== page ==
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    Yes, don't rely on EHIC to provide for everything. Travel insurance is usually not expensive at all. But beware, that there are differences regarding the length of your stay. Depending on that, you might need different travel insurance or even require to have travel insurance.
    – Sebastian
    Jun 14 '17 at 15:35
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    Travel insurance will also cover cancellation costs if you get ill before you leave, and of course it also covers things like losing your money or passport. Jun 14 '17 at 15:41
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    If you get travel insurance, don't forget to read the policy. It might well be the case that the insurance company requires you to (or will reduce your excess if you do) use EHIC coverage where possible, and in the UK that should be true regarding virtually all emergency medical care.
    – origimbo
    Jun 14 '17 at 17:09
  • @origimbo that would go without saying. No insurer will pay a claim that a superior insurer is responsible for, and there's a pecking order to that. For instance in the States in an auto accident, "at-fault driver's auto insurance" > your auto insurance > your health insurance. The overhead of sorting this helps make our care expensive. Jun 15 '17 at 20:15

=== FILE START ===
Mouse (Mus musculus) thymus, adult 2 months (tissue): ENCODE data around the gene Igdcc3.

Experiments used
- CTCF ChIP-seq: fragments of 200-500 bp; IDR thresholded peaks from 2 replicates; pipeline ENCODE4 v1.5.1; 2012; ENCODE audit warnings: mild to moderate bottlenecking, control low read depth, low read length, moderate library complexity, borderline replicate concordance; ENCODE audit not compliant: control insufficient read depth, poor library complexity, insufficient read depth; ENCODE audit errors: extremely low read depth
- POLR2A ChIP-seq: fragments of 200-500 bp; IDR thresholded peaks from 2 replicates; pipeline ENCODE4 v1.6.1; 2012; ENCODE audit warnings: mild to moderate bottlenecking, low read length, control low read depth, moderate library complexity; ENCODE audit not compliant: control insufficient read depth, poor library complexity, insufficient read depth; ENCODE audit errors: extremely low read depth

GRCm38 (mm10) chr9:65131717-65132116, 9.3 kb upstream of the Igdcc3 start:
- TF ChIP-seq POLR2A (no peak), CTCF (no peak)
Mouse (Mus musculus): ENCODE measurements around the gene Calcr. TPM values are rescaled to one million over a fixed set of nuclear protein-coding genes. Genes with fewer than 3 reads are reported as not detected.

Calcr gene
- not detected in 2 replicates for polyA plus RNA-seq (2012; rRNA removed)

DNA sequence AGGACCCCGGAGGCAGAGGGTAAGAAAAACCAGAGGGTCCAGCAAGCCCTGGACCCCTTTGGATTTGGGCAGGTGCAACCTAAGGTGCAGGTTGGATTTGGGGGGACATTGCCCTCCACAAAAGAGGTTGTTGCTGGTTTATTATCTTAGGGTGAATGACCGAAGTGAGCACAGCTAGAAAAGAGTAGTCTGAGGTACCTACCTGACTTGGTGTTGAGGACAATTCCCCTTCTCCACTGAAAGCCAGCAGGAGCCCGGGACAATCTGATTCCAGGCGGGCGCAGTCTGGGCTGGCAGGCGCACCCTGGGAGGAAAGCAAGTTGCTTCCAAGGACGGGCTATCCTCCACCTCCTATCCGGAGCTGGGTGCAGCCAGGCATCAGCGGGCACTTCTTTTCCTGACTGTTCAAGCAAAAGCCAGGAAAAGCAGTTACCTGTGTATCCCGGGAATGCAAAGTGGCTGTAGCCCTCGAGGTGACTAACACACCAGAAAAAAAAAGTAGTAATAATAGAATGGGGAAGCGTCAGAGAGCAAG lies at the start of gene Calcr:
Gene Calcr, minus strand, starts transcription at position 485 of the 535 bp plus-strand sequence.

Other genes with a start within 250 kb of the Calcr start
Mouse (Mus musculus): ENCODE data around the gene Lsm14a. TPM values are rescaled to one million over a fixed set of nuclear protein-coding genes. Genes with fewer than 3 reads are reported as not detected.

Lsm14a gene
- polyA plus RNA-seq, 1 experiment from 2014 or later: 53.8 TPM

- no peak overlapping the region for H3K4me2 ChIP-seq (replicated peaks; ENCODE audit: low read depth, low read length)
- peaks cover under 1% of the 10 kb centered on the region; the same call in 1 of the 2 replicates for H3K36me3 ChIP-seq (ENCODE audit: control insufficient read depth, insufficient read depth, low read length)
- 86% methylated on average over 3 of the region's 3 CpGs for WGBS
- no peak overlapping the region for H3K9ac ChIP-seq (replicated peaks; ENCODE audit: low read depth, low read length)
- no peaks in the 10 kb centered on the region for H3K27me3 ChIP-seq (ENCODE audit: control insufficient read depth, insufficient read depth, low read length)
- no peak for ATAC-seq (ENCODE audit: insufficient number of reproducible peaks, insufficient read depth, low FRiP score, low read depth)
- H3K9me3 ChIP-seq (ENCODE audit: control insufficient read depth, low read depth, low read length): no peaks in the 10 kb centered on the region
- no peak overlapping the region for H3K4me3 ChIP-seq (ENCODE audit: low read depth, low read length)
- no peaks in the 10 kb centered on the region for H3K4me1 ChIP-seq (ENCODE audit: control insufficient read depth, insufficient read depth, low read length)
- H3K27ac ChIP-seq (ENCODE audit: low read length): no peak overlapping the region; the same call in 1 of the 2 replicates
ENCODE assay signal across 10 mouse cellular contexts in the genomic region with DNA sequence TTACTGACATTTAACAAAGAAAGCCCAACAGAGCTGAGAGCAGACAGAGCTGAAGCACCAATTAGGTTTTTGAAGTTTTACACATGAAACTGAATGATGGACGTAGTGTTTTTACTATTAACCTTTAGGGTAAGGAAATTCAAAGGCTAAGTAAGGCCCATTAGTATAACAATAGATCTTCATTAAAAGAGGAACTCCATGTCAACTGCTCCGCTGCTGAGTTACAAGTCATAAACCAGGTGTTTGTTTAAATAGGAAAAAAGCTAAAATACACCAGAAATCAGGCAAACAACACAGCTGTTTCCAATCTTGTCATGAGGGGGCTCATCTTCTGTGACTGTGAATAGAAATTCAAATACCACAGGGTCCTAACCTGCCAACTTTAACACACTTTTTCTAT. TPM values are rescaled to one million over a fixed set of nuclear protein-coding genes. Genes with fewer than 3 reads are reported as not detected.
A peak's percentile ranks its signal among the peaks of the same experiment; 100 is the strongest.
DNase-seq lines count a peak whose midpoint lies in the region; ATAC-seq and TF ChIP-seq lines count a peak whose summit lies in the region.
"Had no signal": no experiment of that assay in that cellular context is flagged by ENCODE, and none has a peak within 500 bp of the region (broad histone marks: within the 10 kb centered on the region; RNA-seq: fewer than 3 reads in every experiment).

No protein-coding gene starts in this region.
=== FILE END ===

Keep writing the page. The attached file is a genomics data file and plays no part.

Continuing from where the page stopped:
• In some cases the travel insurance will also require you to have a EHIC and carry that with you. That's the case for the UK, not sure if it's the same elsewhere. Jun 16 '17 at 14:09
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Update - the UK has now left the EU, and all specifics of this answer w.r.t. EHIC cards and EU citizen access to the NHS is likely incorrect. I'm leaving the article since some of the arguments are unchanged, but the argument for health insurance is probably much stronger. (But you still won't be left to bleed to death while somebody tries to check your insurance status).


Provided you are an EU citizen with an EHIC (essential!) , then the UK is one of the better places to be without health insurance for "something really serious". You will get emergency treatment from being carried into a (free) ambulance until you are able to walk (or limp) out of the hospital, and you won't have to pay anything for it. You probably couldn't find better treatment privately, if you needed treatment within minutes to save your life. You certainly won't be left bleeding to death while somebody tries to check your insurance status.